19. #19
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    Re: Thread milling with a little X2?

    Quote Originally Posted by CL_MotoTech View Post
    Amazon has decent insert type tooling that come with a variety of tools, threading included. For the $90 I paid, it was well worth it. You couldn't pay me to grind HSS given the cost insert tooling these days.
    What did you get for the $90 from Amazon? I'm sorry if I missed something where you already told me or posted? Anyway, I got the multitoothe threadmill I ordered off ebay

    Click image for larger version. 

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    Who knows when I'll get to trying it out on a blank piece of steel, Ive been working on a electronic leadscrew using just an Allen Bradley servo drive and motor(s). I think it was you that gave me the idea for it. I have so many of these servo drives and motors, and I think I can get it to work using just the two A-B 3000i servo drives, one for the leadscrew, and one for the spindle. I can pick up the position and rpm off the spindle drive and use it as the index for the leadscrew servo set up as a follower..

    Too many motors, not enough time.....
    Halfnutz

    (Note: The opinions expressed in this post are my own and are not necessarily those of CNCzone and its management)

  20. #20
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    Re: Thread milling with a little X2?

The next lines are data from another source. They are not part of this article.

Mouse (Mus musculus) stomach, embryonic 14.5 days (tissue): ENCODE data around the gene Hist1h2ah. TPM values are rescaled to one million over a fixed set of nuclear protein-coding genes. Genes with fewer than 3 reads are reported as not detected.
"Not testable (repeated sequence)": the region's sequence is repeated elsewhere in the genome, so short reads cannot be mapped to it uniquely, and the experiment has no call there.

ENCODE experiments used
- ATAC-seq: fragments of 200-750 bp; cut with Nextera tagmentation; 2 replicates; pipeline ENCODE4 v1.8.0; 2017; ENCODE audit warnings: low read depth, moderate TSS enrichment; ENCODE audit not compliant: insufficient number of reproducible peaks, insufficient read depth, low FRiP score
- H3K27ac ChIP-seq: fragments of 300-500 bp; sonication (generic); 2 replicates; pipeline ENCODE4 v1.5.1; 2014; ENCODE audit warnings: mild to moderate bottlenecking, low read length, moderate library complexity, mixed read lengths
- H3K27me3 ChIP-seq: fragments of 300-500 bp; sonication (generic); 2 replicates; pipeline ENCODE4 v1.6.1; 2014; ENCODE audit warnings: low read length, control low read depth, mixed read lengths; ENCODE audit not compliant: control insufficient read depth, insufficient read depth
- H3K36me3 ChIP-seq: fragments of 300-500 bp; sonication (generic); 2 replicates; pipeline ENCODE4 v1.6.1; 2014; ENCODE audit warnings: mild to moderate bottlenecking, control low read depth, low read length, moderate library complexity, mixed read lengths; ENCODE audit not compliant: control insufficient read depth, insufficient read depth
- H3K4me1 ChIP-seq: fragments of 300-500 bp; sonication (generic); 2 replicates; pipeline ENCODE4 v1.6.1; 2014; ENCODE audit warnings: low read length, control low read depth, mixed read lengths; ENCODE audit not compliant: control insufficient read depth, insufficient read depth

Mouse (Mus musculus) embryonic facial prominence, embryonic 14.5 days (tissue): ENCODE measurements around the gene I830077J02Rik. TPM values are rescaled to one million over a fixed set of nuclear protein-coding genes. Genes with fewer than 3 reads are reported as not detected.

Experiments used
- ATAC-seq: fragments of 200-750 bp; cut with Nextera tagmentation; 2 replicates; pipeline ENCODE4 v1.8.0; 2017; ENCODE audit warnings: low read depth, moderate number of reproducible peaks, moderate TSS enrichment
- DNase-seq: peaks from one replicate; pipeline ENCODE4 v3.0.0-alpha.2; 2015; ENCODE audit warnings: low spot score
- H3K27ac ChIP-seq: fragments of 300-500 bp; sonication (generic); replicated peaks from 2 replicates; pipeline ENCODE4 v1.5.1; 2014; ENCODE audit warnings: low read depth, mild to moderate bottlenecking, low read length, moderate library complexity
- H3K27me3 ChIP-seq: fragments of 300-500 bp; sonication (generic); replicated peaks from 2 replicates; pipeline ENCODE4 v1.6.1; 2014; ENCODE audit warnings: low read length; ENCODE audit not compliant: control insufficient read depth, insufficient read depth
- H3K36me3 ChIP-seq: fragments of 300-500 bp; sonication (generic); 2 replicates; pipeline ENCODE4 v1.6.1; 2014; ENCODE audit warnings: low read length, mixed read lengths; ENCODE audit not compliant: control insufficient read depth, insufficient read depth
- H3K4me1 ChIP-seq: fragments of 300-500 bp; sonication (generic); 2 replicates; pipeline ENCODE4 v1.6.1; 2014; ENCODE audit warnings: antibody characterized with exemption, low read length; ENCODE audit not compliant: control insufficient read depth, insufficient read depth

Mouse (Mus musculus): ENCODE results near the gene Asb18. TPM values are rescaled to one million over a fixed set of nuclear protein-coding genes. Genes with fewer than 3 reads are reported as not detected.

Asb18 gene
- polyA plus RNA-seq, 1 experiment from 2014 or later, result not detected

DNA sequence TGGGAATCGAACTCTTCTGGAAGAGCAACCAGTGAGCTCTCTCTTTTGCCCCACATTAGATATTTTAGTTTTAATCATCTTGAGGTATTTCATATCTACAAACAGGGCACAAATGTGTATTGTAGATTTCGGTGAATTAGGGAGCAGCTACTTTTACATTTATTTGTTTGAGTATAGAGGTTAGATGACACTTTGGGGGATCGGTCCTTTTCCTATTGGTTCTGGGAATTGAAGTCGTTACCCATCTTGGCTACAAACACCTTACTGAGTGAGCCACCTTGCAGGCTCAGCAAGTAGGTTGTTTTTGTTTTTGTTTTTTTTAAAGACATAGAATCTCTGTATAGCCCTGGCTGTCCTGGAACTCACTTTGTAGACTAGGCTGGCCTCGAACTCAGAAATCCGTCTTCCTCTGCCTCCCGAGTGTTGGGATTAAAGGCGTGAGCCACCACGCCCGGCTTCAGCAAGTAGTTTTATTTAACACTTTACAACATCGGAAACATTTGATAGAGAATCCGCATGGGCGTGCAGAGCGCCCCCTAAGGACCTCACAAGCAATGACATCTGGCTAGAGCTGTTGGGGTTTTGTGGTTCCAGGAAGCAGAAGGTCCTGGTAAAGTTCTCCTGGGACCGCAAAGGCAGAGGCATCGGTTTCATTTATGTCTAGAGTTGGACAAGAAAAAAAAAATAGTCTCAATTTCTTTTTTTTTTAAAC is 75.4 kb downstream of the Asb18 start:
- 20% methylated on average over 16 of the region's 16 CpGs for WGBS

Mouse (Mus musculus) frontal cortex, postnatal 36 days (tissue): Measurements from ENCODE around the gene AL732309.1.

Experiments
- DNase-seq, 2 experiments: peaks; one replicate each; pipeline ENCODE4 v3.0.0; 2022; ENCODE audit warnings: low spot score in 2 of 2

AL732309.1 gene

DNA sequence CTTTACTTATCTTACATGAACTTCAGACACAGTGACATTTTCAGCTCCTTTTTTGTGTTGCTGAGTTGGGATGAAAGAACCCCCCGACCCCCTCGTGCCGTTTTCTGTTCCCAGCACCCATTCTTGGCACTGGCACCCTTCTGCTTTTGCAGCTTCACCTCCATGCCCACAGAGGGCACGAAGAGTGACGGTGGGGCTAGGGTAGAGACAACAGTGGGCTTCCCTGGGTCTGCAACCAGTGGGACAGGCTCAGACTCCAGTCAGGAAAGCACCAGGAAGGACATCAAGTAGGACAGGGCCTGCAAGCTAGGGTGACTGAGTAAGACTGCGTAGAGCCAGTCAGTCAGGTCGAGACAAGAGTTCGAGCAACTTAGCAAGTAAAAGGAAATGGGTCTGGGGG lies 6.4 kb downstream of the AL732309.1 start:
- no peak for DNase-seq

Kawazuki - Thread milling relies on the three axis, X,Y and Z interpolating the thread pitch and diameter of the helix. The cutter, usually a single thread profile, is fed into the helix, and it is assumed that the cutter will cut the entire thread on one pass. This is not a problem, because your spinning that cutter in the thread at 1500-3000 rpm and moving it along the helix as slowly as you want to. Normally, you don't have to run any more than one pass, but as long as you start the helix at the same exact X and Y co-ordinate, it should cut right back into the helix. The problem with thread milling, is that if you want to use a multi tooth form tool, you have to have different form tools for each pitch. Otherwise, if you use a single tooth double angle thread mill, you have to have one small enough to cut inside the diameter of the bore. For external threads, of course, this is not an issue. Otherwise, the problem is that you have to cut the entire helix with a single tooth three or four flute mill, and its very time consuming. Much too time consuming for production work. Using a multi tooth form mill can speed up the time, but there are other problems making sure you move fast enough to clear the chip load, and other issues. Its more complicated than I can fully grasp. That's why the toolmakers usually have their own software to figure out exactly how each of their mills will perform, what pitches and profiles they can cut, and they program the g-code for you. AS LONG as you buy their 175 dollar thread mill.

    I'm being facetious really, as Mactec54 has pointed out, threadmills can be had for 30 dollars and up. The problem I have with them is they are so tiny, and I break things.
    Halfnutz

    (Note: The opinions expressed in this post are my own and are not necessarily those of CNCzone and its management)